Play it Sam. Play it again.....it may not be 1942 in Casablanca but it feels like a war in the Vancouver real estate market. The April stats are just more of the same old story: highest selling April on record, prices for all properties up 25.2% since April 2015, for detached homes a 30.1% increase to a benchmark of $1.4 million with Vancouver Westside at a sizzling benchmark of $3.2 million. Affordability out the window.
False Creek Sunset by Colin Knowles
Government on every level is trying to obfuscate the problem and kick the can down the road with rules about ‘shadow flipping’ as though selling a few homes on the Westside of Vancouver to layers of Chinese investors before completion on the original contract makes any difference to the rising prices of properties. Completing the sale and selling it again will just be an added cost of doing business to the parties involved and maybe return more Property Transfer Tax to the provincial coffers.
There was an illuminating story in the Globe and Mail last week about the frustration of one potential purchaser who got into a threatening shouting match with a prominent Westside Chinese realtor. The conversation was conducted in Mandarin, recorded by the hopeful buyer and translated by the G&M. The realtor had sold a Point Grey property for $4.2 million and when it closed the new owner asked her to resell it. The realtor’s assistant called buyers who had expressed interest the first time round and offered them a chance to bid on it. When she explained that the listing price was the opening offer and they were expected to go a million $$ higher one resident Chinese buyer screamed and yelled at the assistant about how they were ruining the real estate market in Vancouver and giving Chinese people a bad reputation and why couldn’t he just buy a home for his family (a familiar conversation in all circles in Vancouver). The realtor called him back about his treatment of her assistant and he started in on her. She threatened him with retribution from Chinese Mafia investors if he continued on his rant about reporting her to CRA for tax evasion. He then received a threatening call in Mandarin from an anonymous Chinese man. The buyer called the Real Estate Council and the police to report the incident and was not happy with the slow response to his perceived threats. Everybody wants to blame the realtor for the rising prices and lack of affordability even at the $4 million level but truly it is caused by growing demand and diminishing supply.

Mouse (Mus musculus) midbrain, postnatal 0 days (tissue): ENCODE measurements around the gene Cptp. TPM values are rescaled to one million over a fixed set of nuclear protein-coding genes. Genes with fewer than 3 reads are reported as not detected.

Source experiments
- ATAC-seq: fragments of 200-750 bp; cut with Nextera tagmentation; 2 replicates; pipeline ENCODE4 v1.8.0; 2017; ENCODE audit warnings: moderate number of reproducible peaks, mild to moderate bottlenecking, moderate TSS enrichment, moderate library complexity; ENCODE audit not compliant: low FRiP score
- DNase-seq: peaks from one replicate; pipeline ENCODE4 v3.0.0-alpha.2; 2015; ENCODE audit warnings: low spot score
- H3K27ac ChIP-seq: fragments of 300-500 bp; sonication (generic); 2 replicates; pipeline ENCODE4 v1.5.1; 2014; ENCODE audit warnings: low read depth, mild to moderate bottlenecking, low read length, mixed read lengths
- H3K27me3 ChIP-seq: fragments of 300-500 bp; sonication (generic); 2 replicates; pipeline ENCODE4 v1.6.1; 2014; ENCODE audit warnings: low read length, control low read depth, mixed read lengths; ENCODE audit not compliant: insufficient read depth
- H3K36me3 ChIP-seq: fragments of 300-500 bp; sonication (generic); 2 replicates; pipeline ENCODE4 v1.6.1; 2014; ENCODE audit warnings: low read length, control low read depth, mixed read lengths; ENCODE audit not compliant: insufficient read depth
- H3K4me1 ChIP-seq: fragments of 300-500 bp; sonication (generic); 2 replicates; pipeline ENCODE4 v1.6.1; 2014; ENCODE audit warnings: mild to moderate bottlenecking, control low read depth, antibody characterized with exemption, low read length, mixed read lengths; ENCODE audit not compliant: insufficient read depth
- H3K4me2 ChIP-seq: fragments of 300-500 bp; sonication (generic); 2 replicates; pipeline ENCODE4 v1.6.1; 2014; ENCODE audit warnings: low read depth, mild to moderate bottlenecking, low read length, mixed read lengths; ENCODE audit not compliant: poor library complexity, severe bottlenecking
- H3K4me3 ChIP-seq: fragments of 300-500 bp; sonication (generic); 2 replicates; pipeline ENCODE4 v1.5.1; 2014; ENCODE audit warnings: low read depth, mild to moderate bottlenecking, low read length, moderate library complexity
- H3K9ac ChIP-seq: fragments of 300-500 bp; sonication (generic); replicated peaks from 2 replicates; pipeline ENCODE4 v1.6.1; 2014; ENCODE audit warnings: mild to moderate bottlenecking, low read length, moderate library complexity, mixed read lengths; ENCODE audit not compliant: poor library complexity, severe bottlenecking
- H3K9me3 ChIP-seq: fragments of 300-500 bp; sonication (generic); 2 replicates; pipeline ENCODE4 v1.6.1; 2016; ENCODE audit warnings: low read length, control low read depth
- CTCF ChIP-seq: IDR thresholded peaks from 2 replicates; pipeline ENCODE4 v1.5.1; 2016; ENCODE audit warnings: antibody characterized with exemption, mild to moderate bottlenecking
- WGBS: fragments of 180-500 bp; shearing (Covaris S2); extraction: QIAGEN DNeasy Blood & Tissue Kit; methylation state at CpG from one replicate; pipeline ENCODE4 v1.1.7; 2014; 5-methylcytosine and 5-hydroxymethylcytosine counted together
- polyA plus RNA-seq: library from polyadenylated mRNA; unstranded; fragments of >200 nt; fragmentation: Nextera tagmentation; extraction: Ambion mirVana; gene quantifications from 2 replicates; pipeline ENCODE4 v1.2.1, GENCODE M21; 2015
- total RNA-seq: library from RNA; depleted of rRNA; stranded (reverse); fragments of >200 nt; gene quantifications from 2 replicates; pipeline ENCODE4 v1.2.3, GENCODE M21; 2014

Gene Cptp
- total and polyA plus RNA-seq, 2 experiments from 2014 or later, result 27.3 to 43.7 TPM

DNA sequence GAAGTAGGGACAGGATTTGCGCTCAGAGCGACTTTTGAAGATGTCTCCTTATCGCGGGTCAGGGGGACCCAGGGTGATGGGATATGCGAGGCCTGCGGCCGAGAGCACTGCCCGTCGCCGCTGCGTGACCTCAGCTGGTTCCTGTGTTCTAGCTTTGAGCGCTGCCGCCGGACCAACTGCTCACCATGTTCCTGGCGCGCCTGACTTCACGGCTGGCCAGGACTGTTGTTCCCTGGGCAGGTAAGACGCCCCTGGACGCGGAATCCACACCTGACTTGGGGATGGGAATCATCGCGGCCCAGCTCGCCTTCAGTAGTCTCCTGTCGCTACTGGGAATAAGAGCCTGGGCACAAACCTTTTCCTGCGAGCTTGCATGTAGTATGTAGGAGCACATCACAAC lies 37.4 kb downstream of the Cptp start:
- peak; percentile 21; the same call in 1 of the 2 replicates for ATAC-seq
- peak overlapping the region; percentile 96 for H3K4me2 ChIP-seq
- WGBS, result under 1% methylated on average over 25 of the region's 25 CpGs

What seems to be missing at all levels of government is a grasp of the big picture of how the world has changed in this post-Industrial era of globalization and instant communication. Huge amounts of capital are washing around the world ready to pile up on any friendly shore. There is no place friendlier than Canada with its unrestricted, unregulated access to residential and commercial real estate purchases by non-residents. There is no place with fewer safeguards against money laundering. Welcome to Beautiful British Columbia where nothing has to be disclosed and your funds can be wired into the bank or lawyer’s trust fund of your choice with almost no questions asked as long as the vig is high enough to make it worthwhile for the bank and law firm to turn a blind eye to the probable source of funds.
According to the National Post China is now the No. 1 investor in residential real estate in the US (where such stats are transparent and tracked as opposed to Canada which has no idea where the money is coming from). Chinese buyers are paying more than the average price in the US because they settle in wealthy neighbourhoods in California and New York. In New York there are the same complaints as Vancouver about gentrification of working class neighbourhoods. It is playing out here in the sudden desirability of the East Side. People on the Westside are selling their homes for astronomical amounts to Chinese purchasers and moving to the more culturally compatible East Side of Vancouver for half as much. Back to the $4 million sale and a $2 million purchase.